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Women and Criticism

Why it’s especially hard for women to take critique and how to discern what to do with it.

I hate criticism.

Not because I think I’ve arrived.

But because I fear I never will.

There are some personality and family issues at work there, but it also has something to do with the challenge of being a female leader. When I hear criticism, even from well-meaning people, it sounds just like all those voices that told me I shouldn’t or couldn’t do something I felt I should or could do. And in addition to actual faces and words—try as I might, I can remember who communicated those negative messages—there is a gaping void in the place where I might look for positive reinforcement to help me combat the sinking feeling that criticism brings. There are no women I can look to and say, “But I’m just like her, and she could do this, so I’ll do it like her.” There are no moments I can remember when my pastor looked at me and said, “I see something in you. Have you ever considered ministry?” So, the apparatus I use in the rest of my life that helps me filter criticism just isn’t there to help me process it well in my ministry. My problem is not with healthy, helpful criticism. My problem is that the work of discerning whether and how to internalize criticism is exhausting.

It’s been said to me more than once, you’re too sensitive. This is one of those criticisms that, when you try to defend yourself, only serves to affirm the criticism. The meta-level thinking folds in on itself and leaves me crumpled. Yes, I am sensitive (to the input of others and also to the needs of others), but not all of my discomfort with criticism is a result of sensitivity in the way people mean it to be. When a woman is told, “You’re too sensitive,” it can feel like she is being told, “Women figured out a way to work within the system before. Why is it bothering you now? Stop complaining and conform like you always have. Your discomfort is causing a ruckus!” I know there are parts of my discomfort that I just have to get used to; I also have to trust there is something in my discomfort which may be a result of suppressed truth and if I let it surface in a healthy way, it may bring freedom for us all.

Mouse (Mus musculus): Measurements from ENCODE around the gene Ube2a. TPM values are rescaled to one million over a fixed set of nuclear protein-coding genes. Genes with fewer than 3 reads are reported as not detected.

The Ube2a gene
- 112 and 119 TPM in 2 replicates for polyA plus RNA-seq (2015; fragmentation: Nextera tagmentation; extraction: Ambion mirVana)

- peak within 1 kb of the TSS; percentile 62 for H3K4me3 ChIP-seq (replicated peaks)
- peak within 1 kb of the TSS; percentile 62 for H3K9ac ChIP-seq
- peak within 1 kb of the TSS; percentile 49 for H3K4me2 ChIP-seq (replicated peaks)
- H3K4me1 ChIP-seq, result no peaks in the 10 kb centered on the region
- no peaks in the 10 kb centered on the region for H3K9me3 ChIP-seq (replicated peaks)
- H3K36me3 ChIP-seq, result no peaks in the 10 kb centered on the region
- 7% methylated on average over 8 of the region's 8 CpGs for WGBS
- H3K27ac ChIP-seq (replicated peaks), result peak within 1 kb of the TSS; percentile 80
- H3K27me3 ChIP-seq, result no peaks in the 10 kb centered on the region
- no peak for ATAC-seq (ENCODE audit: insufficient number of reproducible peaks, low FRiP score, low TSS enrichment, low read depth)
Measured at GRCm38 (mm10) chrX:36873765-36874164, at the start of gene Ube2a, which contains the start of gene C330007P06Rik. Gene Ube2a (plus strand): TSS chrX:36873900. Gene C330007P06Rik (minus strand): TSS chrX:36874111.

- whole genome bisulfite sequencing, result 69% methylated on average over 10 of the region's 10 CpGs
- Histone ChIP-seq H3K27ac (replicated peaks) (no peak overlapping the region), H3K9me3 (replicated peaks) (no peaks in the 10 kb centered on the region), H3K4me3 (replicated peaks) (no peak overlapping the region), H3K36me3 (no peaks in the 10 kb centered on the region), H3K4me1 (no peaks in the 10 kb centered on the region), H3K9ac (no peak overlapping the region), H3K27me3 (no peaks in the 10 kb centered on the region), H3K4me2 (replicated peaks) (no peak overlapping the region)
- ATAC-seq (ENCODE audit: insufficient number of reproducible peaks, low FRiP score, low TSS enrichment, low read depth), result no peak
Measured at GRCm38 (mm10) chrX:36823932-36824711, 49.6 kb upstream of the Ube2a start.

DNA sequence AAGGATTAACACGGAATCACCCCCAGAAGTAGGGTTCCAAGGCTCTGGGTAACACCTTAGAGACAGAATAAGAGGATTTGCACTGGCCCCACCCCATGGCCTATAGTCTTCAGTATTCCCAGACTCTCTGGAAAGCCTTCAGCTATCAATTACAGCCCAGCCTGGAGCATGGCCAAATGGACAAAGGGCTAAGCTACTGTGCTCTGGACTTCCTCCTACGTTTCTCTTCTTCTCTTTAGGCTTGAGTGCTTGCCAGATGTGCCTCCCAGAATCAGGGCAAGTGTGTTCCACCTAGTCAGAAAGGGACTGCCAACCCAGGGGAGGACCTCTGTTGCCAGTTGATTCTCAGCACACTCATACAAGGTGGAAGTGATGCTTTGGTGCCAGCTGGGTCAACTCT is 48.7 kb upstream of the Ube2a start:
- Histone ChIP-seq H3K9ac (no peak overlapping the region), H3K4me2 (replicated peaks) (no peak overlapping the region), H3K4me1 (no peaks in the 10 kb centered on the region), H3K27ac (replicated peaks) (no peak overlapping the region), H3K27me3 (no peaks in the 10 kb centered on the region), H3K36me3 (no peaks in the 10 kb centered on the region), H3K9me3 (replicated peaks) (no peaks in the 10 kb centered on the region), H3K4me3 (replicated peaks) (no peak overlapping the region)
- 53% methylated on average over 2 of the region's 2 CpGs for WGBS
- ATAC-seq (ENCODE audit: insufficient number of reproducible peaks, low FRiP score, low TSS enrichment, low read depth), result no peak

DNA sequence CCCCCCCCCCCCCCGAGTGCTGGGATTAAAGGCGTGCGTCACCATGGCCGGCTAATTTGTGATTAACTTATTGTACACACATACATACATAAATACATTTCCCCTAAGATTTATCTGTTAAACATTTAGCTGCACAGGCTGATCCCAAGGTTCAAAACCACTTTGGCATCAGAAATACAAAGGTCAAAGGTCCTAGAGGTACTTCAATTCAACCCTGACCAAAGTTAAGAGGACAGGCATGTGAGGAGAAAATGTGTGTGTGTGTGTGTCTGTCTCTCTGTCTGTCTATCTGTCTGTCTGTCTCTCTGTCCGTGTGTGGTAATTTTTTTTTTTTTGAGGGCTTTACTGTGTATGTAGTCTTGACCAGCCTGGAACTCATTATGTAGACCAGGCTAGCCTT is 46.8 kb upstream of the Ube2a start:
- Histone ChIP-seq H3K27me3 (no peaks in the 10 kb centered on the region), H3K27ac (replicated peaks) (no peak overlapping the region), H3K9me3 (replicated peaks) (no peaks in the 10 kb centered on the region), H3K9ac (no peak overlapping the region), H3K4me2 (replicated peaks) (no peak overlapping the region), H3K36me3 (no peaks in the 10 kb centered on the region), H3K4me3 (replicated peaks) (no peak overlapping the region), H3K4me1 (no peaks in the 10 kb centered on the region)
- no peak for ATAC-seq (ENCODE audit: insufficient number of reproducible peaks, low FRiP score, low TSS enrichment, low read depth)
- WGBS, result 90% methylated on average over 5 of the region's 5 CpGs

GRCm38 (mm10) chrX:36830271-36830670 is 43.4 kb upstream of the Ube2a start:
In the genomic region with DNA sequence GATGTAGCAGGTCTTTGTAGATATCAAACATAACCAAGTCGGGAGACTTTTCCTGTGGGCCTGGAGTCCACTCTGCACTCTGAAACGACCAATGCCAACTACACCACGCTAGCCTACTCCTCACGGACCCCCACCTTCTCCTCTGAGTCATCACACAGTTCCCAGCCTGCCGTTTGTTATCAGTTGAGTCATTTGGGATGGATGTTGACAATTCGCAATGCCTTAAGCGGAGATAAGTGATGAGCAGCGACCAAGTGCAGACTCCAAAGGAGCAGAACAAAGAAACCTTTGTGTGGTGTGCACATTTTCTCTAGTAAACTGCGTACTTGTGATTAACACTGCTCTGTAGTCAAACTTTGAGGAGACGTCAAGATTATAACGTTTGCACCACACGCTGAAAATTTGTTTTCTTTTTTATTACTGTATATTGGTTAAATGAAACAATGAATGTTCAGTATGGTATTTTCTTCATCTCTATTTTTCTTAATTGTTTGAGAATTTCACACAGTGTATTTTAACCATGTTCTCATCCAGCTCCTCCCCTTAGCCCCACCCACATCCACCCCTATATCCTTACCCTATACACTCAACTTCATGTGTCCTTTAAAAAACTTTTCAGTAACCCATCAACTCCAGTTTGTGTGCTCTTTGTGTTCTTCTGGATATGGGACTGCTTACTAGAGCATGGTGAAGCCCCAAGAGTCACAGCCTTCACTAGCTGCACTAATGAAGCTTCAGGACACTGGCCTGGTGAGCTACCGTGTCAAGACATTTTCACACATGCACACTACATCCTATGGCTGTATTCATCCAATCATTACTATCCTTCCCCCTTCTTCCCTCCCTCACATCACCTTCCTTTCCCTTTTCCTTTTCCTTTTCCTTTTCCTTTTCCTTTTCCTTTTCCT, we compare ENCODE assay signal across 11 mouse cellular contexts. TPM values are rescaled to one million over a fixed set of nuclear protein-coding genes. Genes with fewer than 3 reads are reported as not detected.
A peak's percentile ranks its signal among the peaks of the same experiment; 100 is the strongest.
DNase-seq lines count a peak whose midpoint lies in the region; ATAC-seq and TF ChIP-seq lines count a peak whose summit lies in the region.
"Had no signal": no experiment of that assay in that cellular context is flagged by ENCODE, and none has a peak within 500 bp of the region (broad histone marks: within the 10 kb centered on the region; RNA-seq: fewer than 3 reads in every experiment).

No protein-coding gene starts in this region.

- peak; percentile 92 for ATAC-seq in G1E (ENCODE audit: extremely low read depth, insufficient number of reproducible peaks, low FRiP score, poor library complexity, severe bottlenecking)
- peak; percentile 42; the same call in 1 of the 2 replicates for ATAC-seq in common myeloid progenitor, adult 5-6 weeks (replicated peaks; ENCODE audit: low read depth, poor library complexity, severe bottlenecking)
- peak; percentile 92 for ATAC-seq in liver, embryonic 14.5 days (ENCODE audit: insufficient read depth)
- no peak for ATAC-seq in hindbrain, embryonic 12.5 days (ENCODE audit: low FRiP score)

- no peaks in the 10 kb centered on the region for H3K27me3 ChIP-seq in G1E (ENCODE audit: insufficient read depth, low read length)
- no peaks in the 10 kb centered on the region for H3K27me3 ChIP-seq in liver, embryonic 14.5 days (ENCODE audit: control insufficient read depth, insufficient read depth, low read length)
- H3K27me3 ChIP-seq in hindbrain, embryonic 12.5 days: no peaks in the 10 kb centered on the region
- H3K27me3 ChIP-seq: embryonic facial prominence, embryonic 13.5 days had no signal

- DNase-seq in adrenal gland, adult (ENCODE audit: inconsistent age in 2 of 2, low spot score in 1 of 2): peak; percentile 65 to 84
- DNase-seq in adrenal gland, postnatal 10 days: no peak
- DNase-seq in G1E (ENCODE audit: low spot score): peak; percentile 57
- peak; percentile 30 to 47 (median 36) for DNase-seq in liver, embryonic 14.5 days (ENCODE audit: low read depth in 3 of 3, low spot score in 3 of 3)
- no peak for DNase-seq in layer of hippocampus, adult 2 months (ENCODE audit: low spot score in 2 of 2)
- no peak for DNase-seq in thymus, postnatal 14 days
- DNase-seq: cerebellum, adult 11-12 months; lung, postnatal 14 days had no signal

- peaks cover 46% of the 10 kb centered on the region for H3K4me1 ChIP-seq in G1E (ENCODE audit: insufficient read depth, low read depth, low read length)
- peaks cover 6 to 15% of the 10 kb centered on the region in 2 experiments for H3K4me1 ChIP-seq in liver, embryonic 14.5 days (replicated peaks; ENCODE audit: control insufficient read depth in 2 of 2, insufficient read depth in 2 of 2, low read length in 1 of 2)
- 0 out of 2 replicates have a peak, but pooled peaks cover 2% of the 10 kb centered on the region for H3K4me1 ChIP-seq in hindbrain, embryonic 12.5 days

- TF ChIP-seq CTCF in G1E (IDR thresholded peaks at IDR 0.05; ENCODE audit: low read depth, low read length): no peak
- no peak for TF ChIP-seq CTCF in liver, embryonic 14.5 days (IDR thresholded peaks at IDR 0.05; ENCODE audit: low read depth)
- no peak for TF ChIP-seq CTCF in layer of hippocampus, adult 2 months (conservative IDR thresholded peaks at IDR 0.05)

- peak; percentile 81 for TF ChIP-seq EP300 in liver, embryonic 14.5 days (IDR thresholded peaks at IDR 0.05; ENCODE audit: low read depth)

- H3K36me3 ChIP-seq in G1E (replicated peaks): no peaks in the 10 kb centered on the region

This wrestling to discern criticism has been an undercurrent in my work since I stepped into Christian leadership. It came to a head when I invited a professional consultant to do an assessment of my ministry. I had invited this because I know, from my writing and the rest of my life, feedback helps us grow and improve. But when it came time to begin the assessment, I had what I can only describe as a panic attack. As the consultant and I talked through the design of the assessment, I felt my anxiety rising and found myself in a very unprofessional, very emotional state. “What’s wrong with you, Mandy?!” I asked myself. I’d had book manuscripts picked to pieces. I’d been in intensely challenging conversations with friends. Those situations had not brought on panic attacks. I worried that my character was deeply flawed. Why would I not be open to healthy critique?